When Telstra slashed the monthly cost of its cheapest retail broadband plan earlier this year, it was predicted in this column that $29.95 was low enough to drive seriously accelerated uptake in what had been an under-achieving market to date. A host of ISPs immediately rose to the challenge and cut their prices in order to stay competitive with their giant wholesale partner. Surely, this was the start of the Australian broadband revolution we had all been waiting for.
But it didn’t take very long for industry leaders to scratch beneath the surface and find that all was not as it first appeared. The big problem with the new broadband price war, apart from the fact that Telstra failed to immediately redress its partner pricing, was the fairly conservative 200MB and 300MB download limits being imposed by the majority of competitors on entry-level plans. It took less than a week for one pundit to tell ARN that some consumers would be stung by bills of more than $100 on a monthly plan that was supposed to be costing less than $30.
Well, here we are four months down the track as the boys and girls of the local broadband market come back from school with their first report cards from high school tucked in their blazer pockets and duffle bags: “Shows signs of improvement but must do better. Has a tendency to follow the crowd and needs to show some initiative,” is the message for all.
A report released last week by a research organisation, Telsyte, warned consumers looking to sign up for the cheapest plans available to carefully monitor usage levels if they wanted to avoid paying a lot more than they had bargained for. While the price of signing up for a monthly plan had certainly dropped significantly, the report concluded that the average total cost of an entry-level residential ADSL service had dropped by less than one per cent. A punter signing up for a $19.95 plan, for example, would be whacked with a bill for $73.30 for downloading 500MB during the month and a whopping $108.27 for reaching 1GB — more than five times as expensive as the initial plan. This is not a successful pricing model in any business that comes easily to mind. The news was, however, a little more encouraging for SME customers. In the three months from February to April, pricing in this segment dropped by more than 17 per cent.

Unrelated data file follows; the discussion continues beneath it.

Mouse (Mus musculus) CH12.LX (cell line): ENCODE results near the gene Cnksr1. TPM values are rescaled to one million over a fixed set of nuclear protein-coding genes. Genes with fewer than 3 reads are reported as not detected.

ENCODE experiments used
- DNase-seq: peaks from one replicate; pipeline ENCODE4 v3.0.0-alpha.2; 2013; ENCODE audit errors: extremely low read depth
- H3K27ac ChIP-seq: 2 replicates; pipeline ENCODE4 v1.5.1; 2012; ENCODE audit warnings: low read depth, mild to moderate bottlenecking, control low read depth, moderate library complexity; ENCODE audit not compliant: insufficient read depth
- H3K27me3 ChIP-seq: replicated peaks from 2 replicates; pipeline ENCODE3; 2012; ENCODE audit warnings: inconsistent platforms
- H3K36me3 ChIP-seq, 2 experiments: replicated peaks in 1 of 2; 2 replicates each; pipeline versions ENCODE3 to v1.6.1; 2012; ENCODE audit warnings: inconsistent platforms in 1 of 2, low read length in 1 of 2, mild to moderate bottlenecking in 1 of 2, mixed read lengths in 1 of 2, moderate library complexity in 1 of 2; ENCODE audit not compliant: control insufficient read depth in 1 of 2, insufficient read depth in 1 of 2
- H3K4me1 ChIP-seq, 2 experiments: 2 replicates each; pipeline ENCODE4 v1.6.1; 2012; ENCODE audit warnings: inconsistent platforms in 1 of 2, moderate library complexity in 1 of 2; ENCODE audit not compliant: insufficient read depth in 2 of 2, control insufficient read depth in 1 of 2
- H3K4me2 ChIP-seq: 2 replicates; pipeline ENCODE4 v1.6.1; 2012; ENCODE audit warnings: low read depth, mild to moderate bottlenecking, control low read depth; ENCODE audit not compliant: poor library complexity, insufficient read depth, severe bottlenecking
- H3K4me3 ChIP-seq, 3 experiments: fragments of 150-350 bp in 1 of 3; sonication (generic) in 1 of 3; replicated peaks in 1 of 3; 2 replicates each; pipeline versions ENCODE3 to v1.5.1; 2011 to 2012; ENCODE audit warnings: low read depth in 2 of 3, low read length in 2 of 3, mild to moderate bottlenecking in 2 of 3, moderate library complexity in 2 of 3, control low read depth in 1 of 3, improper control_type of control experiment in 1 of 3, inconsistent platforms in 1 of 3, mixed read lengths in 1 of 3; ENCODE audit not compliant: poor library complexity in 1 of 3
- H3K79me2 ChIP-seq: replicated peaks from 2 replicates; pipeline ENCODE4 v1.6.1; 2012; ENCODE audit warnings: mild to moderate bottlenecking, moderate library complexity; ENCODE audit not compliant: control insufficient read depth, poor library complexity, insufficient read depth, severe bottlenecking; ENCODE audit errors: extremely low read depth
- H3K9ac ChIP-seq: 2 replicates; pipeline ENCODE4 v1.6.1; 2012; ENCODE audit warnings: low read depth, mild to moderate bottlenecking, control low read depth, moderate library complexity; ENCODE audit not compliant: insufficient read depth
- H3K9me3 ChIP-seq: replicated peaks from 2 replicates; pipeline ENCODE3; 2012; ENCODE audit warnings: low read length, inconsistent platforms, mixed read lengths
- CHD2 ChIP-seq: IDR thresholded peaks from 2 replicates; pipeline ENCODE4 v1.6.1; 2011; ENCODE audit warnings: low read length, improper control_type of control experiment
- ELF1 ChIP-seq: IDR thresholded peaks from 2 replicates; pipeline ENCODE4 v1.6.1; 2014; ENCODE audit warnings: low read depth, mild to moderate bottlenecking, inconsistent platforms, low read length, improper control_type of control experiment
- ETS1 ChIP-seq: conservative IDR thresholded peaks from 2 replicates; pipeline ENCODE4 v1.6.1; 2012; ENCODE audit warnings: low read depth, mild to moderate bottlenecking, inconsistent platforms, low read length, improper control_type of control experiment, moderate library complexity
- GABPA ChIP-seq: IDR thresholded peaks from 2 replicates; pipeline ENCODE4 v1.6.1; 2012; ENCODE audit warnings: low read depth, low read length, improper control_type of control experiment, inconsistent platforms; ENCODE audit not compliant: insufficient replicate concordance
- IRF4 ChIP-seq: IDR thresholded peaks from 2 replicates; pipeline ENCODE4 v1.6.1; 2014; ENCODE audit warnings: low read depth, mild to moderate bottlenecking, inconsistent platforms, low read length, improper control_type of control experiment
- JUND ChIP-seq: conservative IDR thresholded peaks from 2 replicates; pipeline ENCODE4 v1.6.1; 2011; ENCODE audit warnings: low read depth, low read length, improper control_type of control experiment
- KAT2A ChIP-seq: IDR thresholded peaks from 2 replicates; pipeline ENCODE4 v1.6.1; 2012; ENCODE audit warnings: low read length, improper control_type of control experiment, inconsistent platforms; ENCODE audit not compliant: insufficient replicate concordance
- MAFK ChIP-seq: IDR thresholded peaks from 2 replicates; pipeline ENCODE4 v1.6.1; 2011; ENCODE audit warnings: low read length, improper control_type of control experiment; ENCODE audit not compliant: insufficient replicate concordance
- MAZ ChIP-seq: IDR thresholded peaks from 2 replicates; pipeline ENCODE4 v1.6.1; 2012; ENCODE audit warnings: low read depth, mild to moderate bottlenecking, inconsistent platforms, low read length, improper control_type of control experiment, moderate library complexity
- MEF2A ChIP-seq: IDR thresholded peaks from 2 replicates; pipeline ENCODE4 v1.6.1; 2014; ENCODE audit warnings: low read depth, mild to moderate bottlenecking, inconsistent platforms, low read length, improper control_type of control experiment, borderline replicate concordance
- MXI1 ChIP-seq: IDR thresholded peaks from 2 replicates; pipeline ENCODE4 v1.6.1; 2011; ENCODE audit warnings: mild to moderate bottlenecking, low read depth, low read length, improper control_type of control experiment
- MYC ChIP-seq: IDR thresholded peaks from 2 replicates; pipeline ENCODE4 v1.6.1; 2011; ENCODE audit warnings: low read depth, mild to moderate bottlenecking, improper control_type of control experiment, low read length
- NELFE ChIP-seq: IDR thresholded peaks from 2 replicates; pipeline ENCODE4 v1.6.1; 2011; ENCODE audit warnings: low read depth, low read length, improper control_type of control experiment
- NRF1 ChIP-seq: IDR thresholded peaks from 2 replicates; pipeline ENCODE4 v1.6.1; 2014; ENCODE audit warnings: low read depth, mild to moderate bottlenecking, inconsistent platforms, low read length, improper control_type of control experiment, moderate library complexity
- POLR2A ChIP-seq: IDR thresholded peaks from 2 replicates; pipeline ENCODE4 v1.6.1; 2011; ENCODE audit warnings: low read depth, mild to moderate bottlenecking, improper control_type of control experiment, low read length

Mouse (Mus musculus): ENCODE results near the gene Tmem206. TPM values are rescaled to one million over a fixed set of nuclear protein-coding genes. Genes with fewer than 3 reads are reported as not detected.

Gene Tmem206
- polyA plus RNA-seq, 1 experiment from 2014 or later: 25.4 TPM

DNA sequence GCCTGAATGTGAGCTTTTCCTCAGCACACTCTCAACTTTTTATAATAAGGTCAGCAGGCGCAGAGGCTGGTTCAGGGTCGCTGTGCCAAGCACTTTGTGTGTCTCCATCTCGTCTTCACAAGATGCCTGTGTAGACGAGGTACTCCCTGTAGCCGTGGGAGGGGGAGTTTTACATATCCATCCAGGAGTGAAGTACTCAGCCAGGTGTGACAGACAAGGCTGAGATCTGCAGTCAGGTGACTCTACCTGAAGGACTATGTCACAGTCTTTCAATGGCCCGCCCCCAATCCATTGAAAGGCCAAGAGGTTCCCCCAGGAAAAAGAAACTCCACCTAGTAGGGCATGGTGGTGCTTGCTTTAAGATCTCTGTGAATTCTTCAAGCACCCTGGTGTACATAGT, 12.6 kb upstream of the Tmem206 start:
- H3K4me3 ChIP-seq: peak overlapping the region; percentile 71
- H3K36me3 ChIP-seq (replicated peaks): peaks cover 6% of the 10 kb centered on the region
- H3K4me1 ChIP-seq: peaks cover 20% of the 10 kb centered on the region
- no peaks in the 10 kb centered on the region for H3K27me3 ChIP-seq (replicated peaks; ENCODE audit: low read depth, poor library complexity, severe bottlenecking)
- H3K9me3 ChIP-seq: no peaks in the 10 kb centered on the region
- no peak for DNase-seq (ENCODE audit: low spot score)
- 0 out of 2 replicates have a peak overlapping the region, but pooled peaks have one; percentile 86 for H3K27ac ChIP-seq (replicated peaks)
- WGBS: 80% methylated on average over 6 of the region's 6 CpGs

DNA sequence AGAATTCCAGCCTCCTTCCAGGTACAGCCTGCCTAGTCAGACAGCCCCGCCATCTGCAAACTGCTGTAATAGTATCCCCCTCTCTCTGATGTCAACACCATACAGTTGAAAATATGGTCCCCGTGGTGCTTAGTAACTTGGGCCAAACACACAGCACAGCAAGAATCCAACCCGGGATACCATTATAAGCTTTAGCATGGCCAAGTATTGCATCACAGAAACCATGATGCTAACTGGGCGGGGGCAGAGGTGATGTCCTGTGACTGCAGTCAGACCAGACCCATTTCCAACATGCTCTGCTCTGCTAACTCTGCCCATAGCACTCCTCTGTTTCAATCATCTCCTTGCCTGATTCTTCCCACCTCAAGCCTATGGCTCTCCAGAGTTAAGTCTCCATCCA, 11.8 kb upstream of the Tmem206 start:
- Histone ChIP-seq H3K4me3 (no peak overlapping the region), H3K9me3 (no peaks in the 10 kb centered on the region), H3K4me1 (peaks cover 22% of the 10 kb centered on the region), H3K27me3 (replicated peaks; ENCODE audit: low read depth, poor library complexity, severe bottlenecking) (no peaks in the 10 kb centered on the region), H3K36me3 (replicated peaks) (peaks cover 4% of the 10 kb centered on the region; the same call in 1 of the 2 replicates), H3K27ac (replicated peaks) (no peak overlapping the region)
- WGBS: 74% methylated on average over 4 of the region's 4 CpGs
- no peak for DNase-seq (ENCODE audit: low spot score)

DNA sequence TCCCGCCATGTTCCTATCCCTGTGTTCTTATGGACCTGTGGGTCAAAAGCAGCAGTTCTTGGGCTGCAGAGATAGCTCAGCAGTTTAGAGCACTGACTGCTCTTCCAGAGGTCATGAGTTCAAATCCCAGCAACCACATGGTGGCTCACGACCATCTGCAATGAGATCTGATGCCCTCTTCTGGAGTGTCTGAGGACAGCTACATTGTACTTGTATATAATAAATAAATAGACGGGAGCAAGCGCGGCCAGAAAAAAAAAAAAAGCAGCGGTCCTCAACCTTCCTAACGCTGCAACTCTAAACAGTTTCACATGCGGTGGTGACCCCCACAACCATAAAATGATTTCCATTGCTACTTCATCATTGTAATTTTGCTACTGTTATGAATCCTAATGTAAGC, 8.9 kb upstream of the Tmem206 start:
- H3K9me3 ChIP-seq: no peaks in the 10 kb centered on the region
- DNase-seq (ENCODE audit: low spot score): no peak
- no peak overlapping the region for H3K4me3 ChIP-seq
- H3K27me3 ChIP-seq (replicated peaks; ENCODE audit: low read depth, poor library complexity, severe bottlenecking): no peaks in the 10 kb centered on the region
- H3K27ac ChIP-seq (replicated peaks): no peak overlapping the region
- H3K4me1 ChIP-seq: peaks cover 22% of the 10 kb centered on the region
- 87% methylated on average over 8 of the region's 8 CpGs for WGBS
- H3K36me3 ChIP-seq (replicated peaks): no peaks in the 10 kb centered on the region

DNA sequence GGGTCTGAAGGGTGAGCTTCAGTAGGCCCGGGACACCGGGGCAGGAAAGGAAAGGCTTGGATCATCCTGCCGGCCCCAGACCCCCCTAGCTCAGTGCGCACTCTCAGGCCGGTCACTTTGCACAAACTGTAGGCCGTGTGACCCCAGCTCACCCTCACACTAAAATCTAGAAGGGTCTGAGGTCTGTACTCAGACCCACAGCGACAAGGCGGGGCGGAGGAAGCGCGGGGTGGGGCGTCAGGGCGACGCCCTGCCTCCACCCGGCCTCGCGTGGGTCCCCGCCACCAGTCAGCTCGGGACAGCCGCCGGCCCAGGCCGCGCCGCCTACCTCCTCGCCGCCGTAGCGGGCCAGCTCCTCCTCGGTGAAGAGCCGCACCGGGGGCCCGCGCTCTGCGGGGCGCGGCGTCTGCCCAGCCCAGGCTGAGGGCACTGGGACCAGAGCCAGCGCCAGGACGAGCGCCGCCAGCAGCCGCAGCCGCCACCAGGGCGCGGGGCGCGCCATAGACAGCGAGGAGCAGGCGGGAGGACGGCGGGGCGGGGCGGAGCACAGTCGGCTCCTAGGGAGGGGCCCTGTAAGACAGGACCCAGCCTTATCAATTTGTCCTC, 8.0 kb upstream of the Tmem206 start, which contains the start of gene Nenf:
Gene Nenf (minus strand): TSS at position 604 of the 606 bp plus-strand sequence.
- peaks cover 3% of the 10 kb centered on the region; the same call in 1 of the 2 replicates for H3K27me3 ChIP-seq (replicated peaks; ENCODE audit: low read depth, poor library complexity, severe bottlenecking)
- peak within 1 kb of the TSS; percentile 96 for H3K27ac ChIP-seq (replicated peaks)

The findings have been bluntly dismissed by BigPond chief, Justin Milne, who suggested the report was “based on supposition, interpretation and intelligent guesses”. But while it is certainly too early to condemn the current market model to failure, the Telsyte report should be welcomed as another excuse to revisit the broadband debate.
A couple of months ago, I predicted that price levels would eventually bottom out and ISPs would start raising download limits as a way of differentiating their offers. This, it was suggested, would eventually lead to an ideal world were a $29.95 plan was just that. That is how the market operates in the UK — does anybody have a good reason why it can’t be done here?
Brian Corrigan is Editor of ARN. Reach him at email@example.com